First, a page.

Officer Smith's wound did not require stitches, but he was provided a prescription for a "prophylactic" and checked every three months for a nine-month period to insure he had not contracted any disease, which he did not. The following day, Officer Smith returned to work.

         Photos taken "a day or so" after the incident were introduced into evidence and showed that Officer Smith's "forearm [was] swollen from the bite mark compared to [his] left. [He] believe[d] there [was] a second [photo] . . . comparing both [his] arms somewhere, maybe." Additional photographs of Officer Smith's injury were introduced, including one where he had "put some ointment on" the injury to facilitate healing, and that photo "show[ed] bruising to begin." Three days after the incident, Officer Smith took photographs of his injury that depicted "bruising of [his] entire forearm." Officer Smith took additional photographs over the next few weeks that showed "some healing" followed by the injury being "scabbed over, " and finally "the beginning scarring, and healing." Officer Smith testified the bite left a permanent "discoloration of [his] skin on [his] forearm . . . in the shape of a [one-inch diameter] bite mark."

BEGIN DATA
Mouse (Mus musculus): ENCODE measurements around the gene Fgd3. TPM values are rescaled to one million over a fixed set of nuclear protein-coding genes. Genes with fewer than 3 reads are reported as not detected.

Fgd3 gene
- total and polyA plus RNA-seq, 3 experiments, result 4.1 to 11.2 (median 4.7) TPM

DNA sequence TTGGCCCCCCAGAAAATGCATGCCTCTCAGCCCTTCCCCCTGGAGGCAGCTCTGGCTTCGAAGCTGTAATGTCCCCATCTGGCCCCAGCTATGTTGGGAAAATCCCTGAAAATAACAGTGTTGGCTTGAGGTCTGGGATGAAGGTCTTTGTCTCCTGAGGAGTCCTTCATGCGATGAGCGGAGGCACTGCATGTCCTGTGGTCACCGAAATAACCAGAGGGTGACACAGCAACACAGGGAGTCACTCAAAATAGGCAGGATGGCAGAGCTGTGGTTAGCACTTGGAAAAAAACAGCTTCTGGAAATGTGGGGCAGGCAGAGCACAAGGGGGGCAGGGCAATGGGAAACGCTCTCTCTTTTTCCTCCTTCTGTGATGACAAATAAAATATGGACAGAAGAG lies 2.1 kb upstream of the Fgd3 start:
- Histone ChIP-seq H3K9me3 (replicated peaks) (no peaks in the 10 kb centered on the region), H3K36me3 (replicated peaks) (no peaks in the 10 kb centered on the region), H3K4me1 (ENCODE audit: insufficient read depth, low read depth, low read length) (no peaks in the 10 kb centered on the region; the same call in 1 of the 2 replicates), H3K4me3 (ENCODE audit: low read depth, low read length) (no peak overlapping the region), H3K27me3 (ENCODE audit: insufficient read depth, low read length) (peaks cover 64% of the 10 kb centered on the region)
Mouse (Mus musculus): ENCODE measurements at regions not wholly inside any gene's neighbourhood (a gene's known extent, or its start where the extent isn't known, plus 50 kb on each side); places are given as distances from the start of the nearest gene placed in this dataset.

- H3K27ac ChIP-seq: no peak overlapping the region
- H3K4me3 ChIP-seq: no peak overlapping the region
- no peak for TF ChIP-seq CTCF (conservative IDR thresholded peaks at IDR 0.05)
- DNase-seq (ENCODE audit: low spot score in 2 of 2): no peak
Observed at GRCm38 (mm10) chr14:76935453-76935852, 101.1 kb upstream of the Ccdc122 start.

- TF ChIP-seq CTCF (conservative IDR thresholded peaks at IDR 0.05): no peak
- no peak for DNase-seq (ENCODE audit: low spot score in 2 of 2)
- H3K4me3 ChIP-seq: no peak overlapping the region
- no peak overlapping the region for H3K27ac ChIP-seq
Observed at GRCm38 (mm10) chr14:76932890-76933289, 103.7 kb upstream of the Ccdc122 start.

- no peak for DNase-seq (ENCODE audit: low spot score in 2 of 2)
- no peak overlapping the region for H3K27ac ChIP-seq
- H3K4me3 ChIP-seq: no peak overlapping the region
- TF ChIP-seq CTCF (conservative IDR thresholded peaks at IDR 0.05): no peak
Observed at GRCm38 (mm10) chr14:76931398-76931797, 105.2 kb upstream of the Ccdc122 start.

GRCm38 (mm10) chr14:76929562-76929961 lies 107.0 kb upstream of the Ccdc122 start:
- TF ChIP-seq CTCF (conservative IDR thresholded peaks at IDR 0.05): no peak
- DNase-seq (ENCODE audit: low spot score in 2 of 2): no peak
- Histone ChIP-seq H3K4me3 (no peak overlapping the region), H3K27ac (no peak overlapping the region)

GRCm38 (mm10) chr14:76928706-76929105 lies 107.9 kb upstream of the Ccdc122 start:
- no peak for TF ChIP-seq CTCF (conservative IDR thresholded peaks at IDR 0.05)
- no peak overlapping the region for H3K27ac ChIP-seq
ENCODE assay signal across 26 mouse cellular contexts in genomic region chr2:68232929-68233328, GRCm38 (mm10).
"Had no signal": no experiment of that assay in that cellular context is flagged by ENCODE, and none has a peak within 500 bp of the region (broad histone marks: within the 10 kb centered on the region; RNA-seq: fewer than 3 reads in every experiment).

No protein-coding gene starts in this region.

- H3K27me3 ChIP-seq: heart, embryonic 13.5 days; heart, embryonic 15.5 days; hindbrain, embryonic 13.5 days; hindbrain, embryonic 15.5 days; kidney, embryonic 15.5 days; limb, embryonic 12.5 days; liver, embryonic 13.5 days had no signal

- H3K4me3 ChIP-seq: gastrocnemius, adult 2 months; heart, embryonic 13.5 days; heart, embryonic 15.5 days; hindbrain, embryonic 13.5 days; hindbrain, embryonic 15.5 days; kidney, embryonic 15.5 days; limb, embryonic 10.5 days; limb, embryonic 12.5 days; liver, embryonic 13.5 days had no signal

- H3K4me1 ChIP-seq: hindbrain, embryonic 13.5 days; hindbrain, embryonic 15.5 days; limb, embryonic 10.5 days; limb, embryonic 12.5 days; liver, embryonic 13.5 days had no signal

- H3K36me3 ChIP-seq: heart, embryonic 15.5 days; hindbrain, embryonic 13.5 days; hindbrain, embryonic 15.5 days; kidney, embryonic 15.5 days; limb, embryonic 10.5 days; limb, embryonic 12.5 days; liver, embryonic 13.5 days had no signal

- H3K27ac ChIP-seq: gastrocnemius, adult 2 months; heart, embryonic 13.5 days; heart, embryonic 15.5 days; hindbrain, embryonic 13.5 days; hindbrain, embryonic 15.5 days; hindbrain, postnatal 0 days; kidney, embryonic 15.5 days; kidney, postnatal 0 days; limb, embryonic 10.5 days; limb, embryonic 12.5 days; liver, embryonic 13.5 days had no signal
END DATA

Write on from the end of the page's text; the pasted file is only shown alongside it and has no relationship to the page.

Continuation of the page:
Defendant was indicted on 7 July 2014 for assault on a law enforcement officer inflicting serious bodily injury and resisting, delaying, and obstructing a law enforcement officer. Defendant filed a pretrial motion to suppress all evidence obtained pursuant to the 11 June 2014 stop, arguing that Officer Smith lacked reasonable suspicion to detain her, which the trial court denied by order entered 13 April 2016. At trial, Defendant made a motion to dismiss at the close of the State's evidence and at the close of all the evidence, both of which the trial court denied.

         A jury convicted Defendant on 15 April 2016 of resisting and AISBI. Defendant was sentenced to ten to twenty-one months' imprisonment. Defendant appeals.

         II. Motion to Suppress

         Defendant argues the trial court erred because it failed to hear sworn testimony before denying her motion to suppress as required by N.C. ...